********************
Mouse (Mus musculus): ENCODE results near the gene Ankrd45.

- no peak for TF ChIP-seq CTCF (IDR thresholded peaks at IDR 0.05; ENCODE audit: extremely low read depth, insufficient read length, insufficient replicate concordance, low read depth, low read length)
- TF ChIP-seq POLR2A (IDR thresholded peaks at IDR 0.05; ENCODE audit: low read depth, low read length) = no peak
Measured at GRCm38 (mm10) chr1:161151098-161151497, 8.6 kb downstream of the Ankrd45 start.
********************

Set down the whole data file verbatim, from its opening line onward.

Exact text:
Mouse (Mus musculus): ENCODE results near the gene Ankrd45.

- no peak for TF ChIP-seq CTCF (IDR thresholded peaks at IDR 0.05; ENCODE audit: extremely low read depth, insufficient read length, insufficient replicate concordance, low read depth, low read length)
- TF ChIP-seq POLR2A (IDR thresholded peaks at IDR 0.05; ENCODE audit: low read depth, low read length) = no peak
Measured at GRCm38 (mm10) chr1:161151098-161151497, 8.6 kb downstream of the Ankrd45 start.